Known as Pleasant Valley because of its beauty, there were times past that were not exactly pleasant.
In the 1880s, it was the scene of “The Pleasant Valley War.” Arizona legend has it Zane Grey based many a novel on stories from the deadly feud.
With its abundant grassland Pleasant Valley became known as the perfect place to raise cattle and, though not easy to get to, cattlemen began to homestead there.
Several ranches had already been established by the mid-1880s when a feud began between two ranching families that had been previously in business together.
The “War” finally ended when the last man on one of the sides was killed in the early 1890s.
The Young family bought the man’s ranch, and one of its daughters became the postmistress. While applying for a post office, the woman used the name “Young,” as the name “Pleasant Valley” was already used in another part of Arizona.
Today, there are still many ranching families in Young, which maintains its rural lifestyle completely surrounded by the Tonto National Forest.
It is not, however, the area’s only forest.
North of Young, along the Mogollon Rim, lies the Apache-Sitgreaves National Forest, offering its “high elevation, abundant wildlife and cool summer temperatures.”
At the base of the Rim lies the Hellsgate Wilderness, known for its very remote setting that offers hiking, camping and seasonal fishing.
South of Young is the Sierra Ancha Wilderness, known for its rugged beauty as well as its pre-Colombian Native American ruins.
Along with Cherry Creek that runs through Young, Haigler Creek is about 12 miles west of Young on the Chamberlain Trail, offering fishing and camping in a “lush riparian environment.”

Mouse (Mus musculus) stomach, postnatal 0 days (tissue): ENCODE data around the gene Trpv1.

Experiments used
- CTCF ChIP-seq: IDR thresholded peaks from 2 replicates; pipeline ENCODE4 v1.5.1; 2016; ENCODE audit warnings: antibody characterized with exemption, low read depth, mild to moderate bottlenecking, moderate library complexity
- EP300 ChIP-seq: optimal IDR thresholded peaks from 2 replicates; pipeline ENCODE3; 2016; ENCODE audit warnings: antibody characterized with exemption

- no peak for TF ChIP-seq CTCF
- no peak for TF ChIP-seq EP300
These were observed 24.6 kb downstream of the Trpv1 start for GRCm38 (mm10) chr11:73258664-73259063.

Young offers lodging with colorful names, such as the Dead Broke Inn, the Cherry Creek Lodge, the Pleasant Valley Inn and Grandpa’s Cabin.
looking for the standard lodging and eating chains, you will not find them in Young. What you will find is refuge from the traffic and stress of big city life.
President James Bruzzi, with the Pleasant Valley Community Council, has owned property in Young since 2006, but has been living there full-time about four years.
“Young is truly a hidden gem and well worth the drive,” he said. “It is a beautiful and historical place with lots of fun things to do.”
As for places to stay, Young offers lodging with colorful names, such as the Dead Broke Inn, the Cherry Creek Lodge, the Pleasant Valley Inn and Grandpa’s Cabin.
Food and beverage awaits you at Antler’s Café and Bar, Purple Sage Farm, Bruzzi Vineyard and Merle and Kathy’s Valley Bar, all located on Highway 288.
Open many weekends throughout the year, the Pleasant Valley Historical Society Museum is a must for visiting to learn about the area’s incredible history.
The holiday season in Young begins in late October, and the following is a list of events through the end of the year:
The Fall Festival will be 5-8 p.m., Friday, Oct. 26, at Young Public School, on Highway 288 at Baker Ranch Road.
From 10 a.m. to 6 p.m., Saturday, Oct. 27, is the Pumpkin Festival, followed by a Halloween Party from 6-10 p.m., at Bruzzi Vineyard, 47209 N. Highway 288.
A Thanksgiving feast begins at 4 p.m. Thursday, Nov. 22, also at Bruzzi Vineyard.
Young will hold its Holiday Bazaar on Thursday, Dec, 1, at the Pleasant Valley Community Center, on Highway 288.
A Winter Equinox Wine Dinner will be held, beginning at 6 p.m. Saturday, Dec. 22, at Bruzzi Vineyard.